On Wednesday evening, Facebook issued what looked at first glance to be some pretty solid results. Revenues for the second quarter were up 42% on the previous year, monthly active users had risen by 11% to 2.23 billion, and the firm had made record profits.
But the following day the shares opened almost 20% lower, wiping more than $120bn from the market capitalisation of Facebook – or as the BBC’s business editor Simon Jack put it, a “shocking piece of value destruction”.
On this week’s Tech Tent we ask whether this was just a blip or represents the moment the air came out of the tech bubble. This year the Faangs – as investors have come to describe Facebook, Apple, Amazon, Netflix and Google – have marched ever higher underpinning the whole stock market.
But any failure to meet the extraordinarily inflated expectations of stellar growth can send shares tumbling – as Netflix found last week when its subscriber numbers were not quite as good as the market had hoped.
What troubled investors in Facebook was not just that the results came in a tiny bit lower than expected, but that the company warned of more modest growth and profit margins in the coming months.
Now Facebook has been warning for a while that the cost of dealing with various privacy scandals was going to affect its bottom line as it recruited more staff – and the figure showed its workforce increased by nearly a half over the last year. But somehow it still came as a shock to investors when what had been predicted came to pass.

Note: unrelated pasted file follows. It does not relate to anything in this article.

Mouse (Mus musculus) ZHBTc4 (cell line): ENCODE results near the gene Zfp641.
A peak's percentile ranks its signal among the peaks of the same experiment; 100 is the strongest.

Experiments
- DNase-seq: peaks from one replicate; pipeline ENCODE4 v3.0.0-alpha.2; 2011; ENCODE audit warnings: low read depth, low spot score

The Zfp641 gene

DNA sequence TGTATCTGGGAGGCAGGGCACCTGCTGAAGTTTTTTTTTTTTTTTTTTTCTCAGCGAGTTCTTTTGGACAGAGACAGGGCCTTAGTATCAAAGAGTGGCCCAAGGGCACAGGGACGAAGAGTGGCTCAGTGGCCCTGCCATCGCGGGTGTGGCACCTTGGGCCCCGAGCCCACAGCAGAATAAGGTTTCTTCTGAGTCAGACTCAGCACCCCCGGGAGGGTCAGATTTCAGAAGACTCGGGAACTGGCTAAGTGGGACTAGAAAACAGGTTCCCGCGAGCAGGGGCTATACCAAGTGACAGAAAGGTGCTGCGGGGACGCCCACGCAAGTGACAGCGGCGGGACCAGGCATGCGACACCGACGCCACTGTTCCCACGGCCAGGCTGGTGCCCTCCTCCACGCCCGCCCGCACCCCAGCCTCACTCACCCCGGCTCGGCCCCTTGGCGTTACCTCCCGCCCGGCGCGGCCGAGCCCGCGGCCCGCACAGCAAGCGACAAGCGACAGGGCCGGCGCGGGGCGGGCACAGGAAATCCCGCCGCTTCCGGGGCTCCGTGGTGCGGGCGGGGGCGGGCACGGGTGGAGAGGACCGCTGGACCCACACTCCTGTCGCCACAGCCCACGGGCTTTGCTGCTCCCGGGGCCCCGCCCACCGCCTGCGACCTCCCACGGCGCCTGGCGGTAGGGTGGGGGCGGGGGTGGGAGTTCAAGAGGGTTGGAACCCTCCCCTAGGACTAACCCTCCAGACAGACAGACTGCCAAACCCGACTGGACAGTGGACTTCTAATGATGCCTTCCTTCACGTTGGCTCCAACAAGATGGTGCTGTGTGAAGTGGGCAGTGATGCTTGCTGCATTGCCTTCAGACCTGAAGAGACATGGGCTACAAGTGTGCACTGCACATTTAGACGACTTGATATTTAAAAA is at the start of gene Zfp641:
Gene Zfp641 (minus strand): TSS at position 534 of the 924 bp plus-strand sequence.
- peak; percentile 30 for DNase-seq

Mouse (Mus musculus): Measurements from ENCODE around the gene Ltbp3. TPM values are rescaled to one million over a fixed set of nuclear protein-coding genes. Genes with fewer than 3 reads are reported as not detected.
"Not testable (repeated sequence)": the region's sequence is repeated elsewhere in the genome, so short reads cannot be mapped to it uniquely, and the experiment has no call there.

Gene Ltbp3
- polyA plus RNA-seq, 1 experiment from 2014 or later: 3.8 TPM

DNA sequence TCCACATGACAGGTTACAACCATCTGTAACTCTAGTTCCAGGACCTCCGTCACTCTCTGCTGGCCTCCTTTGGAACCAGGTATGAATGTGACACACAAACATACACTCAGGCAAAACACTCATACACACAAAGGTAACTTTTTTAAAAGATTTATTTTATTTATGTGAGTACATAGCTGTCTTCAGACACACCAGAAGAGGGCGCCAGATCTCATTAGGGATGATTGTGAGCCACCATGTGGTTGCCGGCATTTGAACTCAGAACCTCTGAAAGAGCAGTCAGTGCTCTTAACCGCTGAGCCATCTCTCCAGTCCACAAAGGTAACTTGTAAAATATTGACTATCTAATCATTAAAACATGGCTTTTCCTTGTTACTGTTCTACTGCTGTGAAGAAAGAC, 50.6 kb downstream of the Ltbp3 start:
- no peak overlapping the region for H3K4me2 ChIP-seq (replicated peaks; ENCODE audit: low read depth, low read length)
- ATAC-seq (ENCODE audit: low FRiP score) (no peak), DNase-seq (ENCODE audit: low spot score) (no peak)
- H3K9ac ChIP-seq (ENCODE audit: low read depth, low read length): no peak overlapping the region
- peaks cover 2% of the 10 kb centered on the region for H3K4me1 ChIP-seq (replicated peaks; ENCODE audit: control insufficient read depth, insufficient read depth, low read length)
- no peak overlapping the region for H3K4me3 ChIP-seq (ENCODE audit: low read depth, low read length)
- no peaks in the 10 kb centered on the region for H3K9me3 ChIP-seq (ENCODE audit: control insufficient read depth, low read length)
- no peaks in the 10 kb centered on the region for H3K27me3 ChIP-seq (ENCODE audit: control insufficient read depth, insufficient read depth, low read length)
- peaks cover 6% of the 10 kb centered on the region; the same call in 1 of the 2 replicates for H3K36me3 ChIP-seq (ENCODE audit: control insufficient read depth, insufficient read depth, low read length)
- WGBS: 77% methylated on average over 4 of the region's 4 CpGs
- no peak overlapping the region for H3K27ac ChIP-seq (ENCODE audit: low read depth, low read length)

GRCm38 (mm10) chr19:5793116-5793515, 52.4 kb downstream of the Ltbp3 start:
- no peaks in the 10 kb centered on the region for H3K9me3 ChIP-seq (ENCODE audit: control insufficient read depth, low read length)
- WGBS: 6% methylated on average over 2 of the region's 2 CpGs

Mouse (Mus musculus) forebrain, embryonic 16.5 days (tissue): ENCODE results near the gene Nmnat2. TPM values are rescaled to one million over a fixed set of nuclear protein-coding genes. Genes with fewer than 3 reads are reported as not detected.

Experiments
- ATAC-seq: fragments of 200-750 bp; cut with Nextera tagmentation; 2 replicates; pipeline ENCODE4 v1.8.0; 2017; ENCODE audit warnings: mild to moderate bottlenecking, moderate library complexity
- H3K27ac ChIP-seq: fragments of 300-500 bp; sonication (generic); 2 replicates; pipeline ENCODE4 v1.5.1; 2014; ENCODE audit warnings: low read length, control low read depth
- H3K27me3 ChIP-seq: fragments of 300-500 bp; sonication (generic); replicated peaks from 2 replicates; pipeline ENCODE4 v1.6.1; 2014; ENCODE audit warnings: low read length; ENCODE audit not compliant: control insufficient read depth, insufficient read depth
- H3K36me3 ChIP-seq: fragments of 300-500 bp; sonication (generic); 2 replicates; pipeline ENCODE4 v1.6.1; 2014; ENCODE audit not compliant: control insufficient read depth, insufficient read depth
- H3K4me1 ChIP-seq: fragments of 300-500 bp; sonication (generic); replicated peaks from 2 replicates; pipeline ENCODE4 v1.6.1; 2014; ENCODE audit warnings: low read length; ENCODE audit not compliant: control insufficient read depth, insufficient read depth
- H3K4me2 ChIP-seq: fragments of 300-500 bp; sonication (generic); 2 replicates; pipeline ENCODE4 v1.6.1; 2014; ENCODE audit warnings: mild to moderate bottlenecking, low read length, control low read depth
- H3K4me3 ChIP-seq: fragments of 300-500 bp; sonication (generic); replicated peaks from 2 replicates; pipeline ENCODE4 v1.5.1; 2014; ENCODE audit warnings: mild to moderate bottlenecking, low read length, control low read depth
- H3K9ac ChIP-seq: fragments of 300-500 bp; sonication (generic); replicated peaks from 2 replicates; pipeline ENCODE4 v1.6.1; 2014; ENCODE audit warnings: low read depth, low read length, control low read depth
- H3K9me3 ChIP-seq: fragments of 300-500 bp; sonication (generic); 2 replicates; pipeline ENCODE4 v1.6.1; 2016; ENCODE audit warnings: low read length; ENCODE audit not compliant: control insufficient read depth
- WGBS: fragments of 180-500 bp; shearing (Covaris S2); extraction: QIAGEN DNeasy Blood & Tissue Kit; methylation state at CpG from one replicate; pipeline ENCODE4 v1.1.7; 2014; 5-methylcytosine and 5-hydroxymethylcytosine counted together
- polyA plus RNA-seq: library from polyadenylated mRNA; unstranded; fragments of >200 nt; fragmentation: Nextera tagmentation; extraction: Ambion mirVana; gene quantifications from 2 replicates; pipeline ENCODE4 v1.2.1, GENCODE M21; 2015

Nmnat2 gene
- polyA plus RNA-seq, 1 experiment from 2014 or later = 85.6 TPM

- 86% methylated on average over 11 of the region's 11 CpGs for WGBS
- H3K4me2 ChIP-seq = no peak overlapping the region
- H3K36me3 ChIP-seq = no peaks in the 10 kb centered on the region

There are reasons to be cautious about Facebook’s future growth – after all just about everybody in the United States and Europe who wants to use its service is probably already on board.
But let’s put this in context – even after Thursday’s dramatic tumble, Facebook’s share price was only back down to the level of early May, when it was climbing out of the slump caused by the Cambridge Analytica revelations.
More evidence today that when it comes to news about social media audiences, the market just can’t handle the truth. Twitter shares are tumbling after its latest results showed monthly users falling by one million to 335 million. But the company said that was partly due to its drive to get rid of fake accounts – a story it has been talking about for weeks.
Now bots, spammers and other phony accounts are damaging in the long term to any platform which is telling advertisers it is a good safe home for their messages. But it seems that investors don’t mind if millions of Twitter accounts are fake as long as the overall number keeps rising.